Burning a match - does it get rid of nasty bathroom odors?
Two chemists attempt to answer this age-old question.
An eager reader of the Norwegian companion to ScienceNordic, forskning.no, wondered if the common practice of lighting a match after using the toilet really works to reduce unpleasant smells.
The reader hypothesized that there might be one of three explanations as to why this might actually have an effect:
- The flame might be able to burn up some components of the unpleasant smell.
- The burnt smell from the match might be able to overwhelm the bad smell.
- Or, the match essentially acts like a placebo and has no effect.
This clearly called for us to put on our Sherlock Holmes deerstalkers to find an answer. Two chemists, Jo Døhl, head of the Department of Chemistry at the University of Oslo, and Leiv Sydnes from the University of Bergen, agreed to help us out. Unfortunately, they both replied with the same, perhaps a bit disappointing, answer.
What is it that actually smells?
In order to understand the answer to the question, however, we have to make a small trip into the world of chemistry. First of all, what exactly is it that makes our farts—more formally known as flatus—stink?
The majority of intestinal gas is due to the air we swallow. For instance, if you chew gum you’re swallowing lots of air the whole time you're chewing. But this isn't what causes farts to smell bad.
“The digestive process breaks down the food we eat into useful components and the waste products are excreted as stool. Some of this waste is in gaseous form,” Døhl wrote in an e-mail.
“Much of this gas is made up of carbon dioxide and methane, but it also includes hydrogen and sulphur compounds such as hydrogen sulphide,” he wrote. This last compound is what usually gives farts their signature scent.
Sydnes explains that large quantities of hydrogen sulphide can actually be fatal. And although a modest fart does not contain near the quantities it takes to be deadly, the smell is very recognizable, even in small doses. Moreover, it is also flammable.
“Hydrogen sulphide, H2S, will react with the oxygen in the air and the flame so as to form water and sulphur dioxide. Sulphur dioxide smells completely different and is much less unpleasant,” wrote Døhl.
This answer bodes well for option one: that the burning flame consumes the malodorous gas. Unfortunately, however, the answer is not quite that simple.
An explosion in your toilet
Think about it. If indeed your match were able to burn up all the H2S, it would have to burn it up very quickly—quickly enough to create an explosion.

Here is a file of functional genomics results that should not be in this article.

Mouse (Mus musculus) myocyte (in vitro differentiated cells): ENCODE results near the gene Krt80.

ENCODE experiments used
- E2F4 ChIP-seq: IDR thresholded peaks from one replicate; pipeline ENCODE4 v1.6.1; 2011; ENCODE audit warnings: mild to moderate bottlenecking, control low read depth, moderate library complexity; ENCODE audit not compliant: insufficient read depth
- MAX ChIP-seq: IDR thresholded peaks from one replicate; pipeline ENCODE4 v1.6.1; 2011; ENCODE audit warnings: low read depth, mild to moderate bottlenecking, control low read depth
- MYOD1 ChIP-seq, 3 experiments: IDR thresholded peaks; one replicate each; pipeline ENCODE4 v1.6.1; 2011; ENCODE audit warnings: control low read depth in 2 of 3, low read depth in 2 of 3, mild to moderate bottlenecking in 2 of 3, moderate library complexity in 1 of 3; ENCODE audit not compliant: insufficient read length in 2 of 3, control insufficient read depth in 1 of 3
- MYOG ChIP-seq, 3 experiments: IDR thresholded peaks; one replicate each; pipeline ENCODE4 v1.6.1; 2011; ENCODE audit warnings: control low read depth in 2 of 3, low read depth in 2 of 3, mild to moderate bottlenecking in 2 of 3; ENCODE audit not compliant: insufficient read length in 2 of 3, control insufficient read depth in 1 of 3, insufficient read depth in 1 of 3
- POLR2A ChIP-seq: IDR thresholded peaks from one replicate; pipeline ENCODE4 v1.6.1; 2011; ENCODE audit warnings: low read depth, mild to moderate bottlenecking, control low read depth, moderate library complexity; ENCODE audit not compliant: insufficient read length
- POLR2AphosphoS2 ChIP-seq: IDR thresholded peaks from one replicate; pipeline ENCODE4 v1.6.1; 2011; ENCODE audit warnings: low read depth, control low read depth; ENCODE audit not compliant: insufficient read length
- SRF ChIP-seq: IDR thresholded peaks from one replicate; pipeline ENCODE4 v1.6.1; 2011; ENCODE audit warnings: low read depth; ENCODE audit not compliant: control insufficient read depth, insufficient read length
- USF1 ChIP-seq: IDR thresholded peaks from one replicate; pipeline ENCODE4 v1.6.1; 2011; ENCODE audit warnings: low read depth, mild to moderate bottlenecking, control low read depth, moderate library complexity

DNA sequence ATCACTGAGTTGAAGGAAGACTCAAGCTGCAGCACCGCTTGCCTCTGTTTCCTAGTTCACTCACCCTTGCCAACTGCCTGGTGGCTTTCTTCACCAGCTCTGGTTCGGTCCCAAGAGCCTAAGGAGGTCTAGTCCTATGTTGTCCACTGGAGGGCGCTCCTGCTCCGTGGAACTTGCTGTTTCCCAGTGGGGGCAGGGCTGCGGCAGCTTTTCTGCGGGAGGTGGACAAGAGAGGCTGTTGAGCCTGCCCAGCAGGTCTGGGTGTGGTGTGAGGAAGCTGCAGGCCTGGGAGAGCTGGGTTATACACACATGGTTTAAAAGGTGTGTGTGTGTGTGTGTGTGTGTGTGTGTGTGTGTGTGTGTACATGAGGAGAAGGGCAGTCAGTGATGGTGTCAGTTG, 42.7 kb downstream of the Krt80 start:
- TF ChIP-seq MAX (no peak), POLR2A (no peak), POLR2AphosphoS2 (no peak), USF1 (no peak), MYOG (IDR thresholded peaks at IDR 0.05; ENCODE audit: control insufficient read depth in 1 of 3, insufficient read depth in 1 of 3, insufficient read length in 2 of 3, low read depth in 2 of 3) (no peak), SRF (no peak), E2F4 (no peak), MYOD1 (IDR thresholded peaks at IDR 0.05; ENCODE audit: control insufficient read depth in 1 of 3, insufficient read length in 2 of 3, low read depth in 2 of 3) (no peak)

But our chemists say that air must contain at least 4.3 per cent of the malodorous gas before an explosion will occur.
No matter how hefty your visit to the toilet might have been, you can never produce that much H2S. You’d be poisoned by H2S gas first before it could reach high enough levels to explode.
And a single tiny match would never come in contact with all the H2S in the air, since the gas is dispersed and at low concentrations.
Instead, if you were particularly intent on burning up all the H2S in the bathroom, you might need something more the size of a gas grill with a fan to run all the air in the room past the flame, Døhl said.
“Now we’re talking about a bathroom visit of epic proportions,” he observed.
Disguised by smoke
Both Døhl and Sydnes are quite confident that the answer to the question is option two: the smoke from the match disguises the bad smell.
“The smoke masks the smell just like the different perfumed products people leave around in their bathrooms,” Døhl said.
Being chemists, however, our experts had some high-tech solutions that could remove the bad smell.
“You could filter the air through activated charcoal,” Døhl said.
Activated carbon is a general term for material that is produced from charcoal. It has a large surface area and contains a great number of tiny pores, and can capture virtually all chemical compounds that are slightly soluble in water.
If you have an activated charcoal filter in your bathroom, the H2S will be absorbed by the charcoal. But then you have to make sure that all the air in the bathroom is passed through the filter, which poses its own set of problems, he said.
“I would say that it is much easier to install adequate ventilation and an efficient ventilation fan,” Døhl said.
Read the Norwegian version of this article at forskning.no